They also wanted specifics on how the aldermen, if elected, would coax developers to build affordable housing units big enough for families, since in neighborhoods such as Logan Square and Hermosa, single young adults have moved in, rents have gone up, and some families have been pushed out.

As a result, some school enrollments have dropped.

Organized by the Logan Square Neighborhood Association, Friday’s event brought together candidates from six of the city’s most competitive aldermanic races. Thirteen candidates filled the stage, including some incumbents, such as Aldermen Proco “Joe” Moreno (1st  Ward), Carlos Ramirez-Rosa (35th Ward), and Milly Santiago (31st Ward).

They faced tough questions — drafted by community members and drawn at random from a hat — about bolstering high school enrollment, recruiting more small businesses, and paving the way for more affordable housing.

When the audience members agreed with their positions, they waved green cards, with pictures of meaty tacos. When they heard something they didn’t like, they held up red cards, with pictures of fake tacos.

Red cards weren’t raised much. But the green cards filled the air when candidates shared ideas for increasing the pull of area open-enrollment high schools by expanding dual-language programs and the rigorous International Baccalaureate curriculum.

Related: Can a program designed for British diplomats fix Chicago schools? 

“We want our schools to be dual language so people of color can keep their roots alive and keep their connections with their families,” said Rossana Rodriguez, a mother of a Chicago Public Schools’ preschooler and one of challengers to incumbent Deb Mell in the city’s 33rd Ward.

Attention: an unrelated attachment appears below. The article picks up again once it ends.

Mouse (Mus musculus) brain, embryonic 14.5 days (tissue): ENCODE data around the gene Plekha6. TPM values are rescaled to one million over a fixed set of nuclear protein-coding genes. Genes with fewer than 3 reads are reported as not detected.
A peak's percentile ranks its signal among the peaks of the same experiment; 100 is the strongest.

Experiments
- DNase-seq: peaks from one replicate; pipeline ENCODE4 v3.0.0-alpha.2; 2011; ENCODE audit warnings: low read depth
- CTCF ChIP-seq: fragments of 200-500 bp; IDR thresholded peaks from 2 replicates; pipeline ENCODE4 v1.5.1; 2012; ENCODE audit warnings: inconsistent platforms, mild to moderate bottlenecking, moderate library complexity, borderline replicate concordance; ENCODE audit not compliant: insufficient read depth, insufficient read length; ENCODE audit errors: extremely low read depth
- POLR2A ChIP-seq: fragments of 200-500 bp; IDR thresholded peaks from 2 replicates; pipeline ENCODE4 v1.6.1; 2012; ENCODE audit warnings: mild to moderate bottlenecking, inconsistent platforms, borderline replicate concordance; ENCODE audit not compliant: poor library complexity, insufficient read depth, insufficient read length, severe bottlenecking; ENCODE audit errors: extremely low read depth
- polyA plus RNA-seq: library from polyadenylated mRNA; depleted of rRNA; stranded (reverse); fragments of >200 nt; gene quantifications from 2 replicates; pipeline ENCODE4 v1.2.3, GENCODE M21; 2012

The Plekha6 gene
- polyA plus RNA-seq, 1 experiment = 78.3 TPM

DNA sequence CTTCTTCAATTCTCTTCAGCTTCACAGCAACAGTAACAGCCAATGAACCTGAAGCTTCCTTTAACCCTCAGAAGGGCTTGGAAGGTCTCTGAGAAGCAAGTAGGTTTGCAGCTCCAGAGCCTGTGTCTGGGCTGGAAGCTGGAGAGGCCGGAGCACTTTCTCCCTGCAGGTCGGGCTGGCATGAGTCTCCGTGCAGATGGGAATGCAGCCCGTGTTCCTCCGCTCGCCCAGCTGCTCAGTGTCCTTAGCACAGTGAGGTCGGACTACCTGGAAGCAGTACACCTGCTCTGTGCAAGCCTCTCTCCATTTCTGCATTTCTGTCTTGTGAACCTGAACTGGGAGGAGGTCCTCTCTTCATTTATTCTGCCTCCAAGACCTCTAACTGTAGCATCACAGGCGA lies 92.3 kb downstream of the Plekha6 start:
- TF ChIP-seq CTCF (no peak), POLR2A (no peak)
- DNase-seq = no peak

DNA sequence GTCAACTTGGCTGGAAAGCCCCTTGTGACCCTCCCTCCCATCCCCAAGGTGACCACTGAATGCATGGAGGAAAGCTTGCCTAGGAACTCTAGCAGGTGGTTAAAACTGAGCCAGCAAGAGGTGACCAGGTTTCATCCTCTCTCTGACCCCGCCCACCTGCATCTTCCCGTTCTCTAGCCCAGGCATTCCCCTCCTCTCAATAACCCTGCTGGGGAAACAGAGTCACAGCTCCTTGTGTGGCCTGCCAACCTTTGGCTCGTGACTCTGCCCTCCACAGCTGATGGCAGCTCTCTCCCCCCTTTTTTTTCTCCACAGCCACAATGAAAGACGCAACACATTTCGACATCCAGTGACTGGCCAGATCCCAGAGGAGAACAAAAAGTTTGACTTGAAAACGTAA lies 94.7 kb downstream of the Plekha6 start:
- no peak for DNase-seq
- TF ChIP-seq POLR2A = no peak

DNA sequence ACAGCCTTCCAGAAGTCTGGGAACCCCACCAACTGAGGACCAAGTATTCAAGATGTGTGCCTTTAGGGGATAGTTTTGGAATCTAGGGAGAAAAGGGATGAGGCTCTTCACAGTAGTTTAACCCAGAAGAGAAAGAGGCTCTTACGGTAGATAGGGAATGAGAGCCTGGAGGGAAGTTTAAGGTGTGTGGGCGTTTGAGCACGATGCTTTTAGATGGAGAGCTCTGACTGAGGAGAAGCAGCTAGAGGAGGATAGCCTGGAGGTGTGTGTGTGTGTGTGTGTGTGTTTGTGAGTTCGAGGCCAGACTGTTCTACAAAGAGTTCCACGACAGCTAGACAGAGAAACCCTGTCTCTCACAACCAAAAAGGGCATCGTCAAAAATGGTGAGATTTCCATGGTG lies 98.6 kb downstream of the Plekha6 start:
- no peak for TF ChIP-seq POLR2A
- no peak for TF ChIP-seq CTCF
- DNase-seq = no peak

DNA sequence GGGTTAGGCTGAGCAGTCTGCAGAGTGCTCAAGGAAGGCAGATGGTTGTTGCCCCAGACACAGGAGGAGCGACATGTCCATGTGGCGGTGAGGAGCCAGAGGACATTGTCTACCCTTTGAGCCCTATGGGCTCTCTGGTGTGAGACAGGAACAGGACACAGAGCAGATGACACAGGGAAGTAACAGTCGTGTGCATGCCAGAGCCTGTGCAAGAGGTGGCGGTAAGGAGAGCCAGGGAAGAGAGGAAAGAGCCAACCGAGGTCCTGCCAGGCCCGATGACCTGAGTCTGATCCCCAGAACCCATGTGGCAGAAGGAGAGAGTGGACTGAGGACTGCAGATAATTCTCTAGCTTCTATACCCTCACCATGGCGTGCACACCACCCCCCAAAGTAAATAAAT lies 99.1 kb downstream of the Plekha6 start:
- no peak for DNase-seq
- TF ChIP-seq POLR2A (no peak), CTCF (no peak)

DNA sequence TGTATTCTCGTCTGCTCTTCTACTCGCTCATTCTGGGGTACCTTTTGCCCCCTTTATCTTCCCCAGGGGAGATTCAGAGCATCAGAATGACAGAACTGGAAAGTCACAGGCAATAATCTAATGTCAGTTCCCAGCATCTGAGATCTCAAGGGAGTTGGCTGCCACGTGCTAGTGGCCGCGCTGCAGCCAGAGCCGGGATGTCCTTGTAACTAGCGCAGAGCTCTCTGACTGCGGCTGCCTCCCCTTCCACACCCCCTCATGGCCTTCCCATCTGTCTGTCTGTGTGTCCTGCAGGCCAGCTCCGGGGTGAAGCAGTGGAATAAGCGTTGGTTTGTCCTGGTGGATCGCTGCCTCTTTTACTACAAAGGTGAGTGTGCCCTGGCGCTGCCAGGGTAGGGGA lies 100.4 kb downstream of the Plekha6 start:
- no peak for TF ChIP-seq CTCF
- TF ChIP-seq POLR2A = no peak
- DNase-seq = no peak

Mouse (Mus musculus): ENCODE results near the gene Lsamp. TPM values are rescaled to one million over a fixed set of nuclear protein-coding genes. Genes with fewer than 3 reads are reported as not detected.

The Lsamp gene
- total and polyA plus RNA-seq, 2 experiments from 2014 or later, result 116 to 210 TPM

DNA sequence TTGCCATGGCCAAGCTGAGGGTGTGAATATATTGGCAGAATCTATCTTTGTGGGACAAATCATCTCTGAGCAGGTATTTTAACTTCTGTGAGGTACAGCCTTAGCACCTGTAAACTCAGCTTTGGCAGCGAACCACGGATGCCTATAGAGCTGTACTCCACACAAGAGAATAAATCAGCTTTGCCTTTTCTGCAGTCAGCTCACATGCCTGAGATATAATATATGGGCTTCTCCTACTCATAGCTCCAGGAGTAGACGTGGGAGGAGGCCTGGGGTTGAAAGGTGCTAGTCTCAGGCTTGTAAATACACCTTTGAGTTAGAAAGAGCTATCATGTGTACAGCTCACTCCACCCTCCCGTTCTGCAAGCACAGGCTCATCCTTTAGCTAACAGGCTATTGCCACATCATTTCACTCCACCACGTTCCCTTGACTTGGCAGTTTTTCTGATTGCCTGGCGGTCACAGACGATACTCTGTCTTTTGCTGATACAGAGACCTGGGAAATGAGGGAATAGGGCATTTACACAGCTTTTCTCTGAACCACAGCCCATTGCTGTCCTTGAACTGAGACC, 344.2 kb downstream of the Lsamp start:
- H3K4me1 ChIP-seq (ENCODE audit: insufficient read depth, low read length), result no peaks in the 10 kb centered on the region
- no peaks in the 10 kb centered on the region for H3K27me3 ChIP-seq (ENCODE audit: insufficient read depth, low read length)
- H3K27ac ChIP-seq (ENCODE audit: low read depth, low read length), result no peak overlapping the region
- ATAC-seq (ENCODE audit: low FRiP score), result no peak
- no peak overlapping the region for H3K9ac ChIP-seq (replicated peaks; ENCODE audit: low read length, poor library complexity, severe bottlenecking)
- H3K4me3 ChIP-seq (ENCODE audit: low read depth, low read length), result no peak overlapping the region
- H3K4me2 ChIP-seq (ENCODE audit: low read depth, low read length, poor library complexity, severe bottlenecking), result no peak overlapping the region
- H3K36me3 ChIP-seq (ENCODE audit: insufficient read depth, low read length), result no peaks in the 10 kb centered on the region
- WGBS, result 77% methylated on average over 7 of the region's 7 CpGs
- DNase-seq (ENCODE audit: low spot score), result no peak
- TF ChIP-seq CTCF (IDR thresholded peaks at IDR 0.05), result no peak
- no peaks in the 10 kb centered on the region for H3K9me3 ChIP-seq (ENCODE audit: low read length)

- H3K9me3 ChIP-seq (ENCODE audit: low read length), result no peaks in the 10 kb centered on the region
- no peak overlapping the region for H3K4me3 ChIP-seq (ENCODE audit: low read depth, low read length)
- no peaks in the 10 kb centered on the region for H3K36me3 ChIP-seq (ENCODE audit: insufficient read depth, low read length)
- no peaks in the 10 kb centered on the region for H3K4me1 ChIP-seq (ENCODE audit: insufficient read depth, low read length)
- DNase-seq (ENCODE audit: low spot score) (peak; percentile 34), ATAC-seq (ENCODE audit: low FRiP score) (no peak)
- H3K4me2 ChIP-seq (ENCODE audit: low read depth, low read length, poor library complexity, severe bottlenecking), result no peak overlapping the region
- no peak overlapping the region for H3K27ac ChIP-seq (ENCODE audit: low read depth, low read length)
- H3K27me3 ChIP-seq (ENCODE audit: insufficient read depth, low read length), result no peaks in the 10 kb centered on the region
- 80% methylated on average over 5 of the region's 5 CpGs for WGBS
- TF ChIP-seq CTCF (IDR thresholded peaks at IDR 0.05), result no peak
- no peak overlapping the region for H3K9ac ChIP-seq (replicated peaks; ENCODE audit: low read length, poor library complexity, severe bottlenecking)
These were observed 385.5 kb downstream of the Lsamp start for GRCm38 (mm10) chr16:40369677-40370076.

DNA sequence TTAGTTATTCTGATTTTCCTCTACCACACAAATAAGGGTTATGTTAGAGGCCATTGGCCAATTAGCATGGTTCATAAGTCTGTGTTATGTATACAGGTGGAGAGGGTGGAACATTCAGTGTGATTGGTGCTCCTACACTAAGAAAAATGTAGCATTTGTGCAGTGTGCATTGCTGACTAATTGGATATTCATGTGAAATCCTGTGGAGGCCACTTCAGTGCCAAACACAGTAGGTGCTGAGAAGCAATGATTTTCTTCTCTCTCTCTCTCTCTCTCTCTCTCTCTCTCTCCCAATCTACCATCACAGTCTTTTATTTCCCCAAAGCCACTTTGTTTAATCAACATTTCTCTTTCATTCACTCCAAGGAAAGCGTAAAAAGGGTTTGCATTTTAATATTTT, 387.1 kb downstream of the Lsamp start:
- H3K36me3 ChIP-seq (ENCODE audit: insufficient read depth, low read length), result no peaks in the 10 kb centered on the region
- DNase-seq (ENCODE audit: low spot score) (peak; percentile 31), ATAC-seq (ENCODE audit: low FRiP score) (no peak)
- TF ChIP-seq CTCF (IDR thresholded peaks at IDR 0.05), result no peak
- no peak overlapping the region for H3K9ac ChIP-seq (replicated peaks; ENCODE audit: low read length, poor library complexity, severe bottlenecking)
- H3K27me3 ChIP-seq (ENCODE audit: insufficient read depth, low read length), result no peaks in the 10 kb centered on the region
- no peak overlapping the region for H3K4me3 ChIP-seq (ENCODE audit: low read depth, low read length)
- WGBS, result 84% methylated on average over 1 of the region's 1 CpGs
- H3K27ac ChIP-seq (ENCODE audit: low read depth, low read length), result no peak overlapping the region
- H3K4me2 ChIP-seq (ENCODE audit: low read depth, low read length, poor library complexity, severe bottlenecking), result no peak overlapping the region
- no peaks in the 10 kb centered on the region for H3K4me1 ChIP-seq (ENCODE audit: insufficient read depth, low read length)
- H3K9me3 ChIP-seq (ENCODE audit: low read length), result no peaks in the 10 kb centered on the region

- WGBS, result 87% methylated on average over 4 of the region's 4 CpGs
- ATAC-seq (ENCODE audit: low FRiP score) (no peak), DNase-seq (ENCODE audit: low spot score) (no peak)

Mell didn’t appear at the forum, but another candidate vying for that seat did: Katie Sieracki, who helps run a small business. Sieracki said she’d improve schools by building a stronger feeder system between the area’s elementary schools, which are mostly K-8, and the high schools.

“We need to build bridges between our local elementary schools and our high schools, getting buy-in from new parents in kindergarten to third grade, when parents are most engaged in their children’s education,” she said.

Sieracki said she’d also work to design an apprenticeship program that connects area high schools with small businesses.

Green cards also filled the air when candidates pledged to reroute tax dollars that are typically used for developer incentives for school improvement instead.

At the end of the forum, organizers asked the 13 candidates to pledge to vote against new tax increment financing plans unless that money went to schools. All 13 candidates verbally agreed.

Aldermen have limited authority over schools, but each of Chicago’s 50 ward representatives receives a $1.32 million annual slush fund that be used for ward improvements, such as playgrounds, and also can be directed to education needs. And “aldermanic privilege,” a longtime concept in Chicago, lets representatives give the thumbs up or down to developments like new charters or affordable housing units, which can affect school enrollment.

Related: 7 questions to ask your aldermanic candidates about schools

Aldermen can use their position to forge partnerships with organizations and companies that can provide extra support and investment to local schools.

A January poll showed that education was among the top three concerns of voters in Chicago’s municipal election. Several candidates for mayor have recently tried to position themselves as the best candidate for schools in TV ads.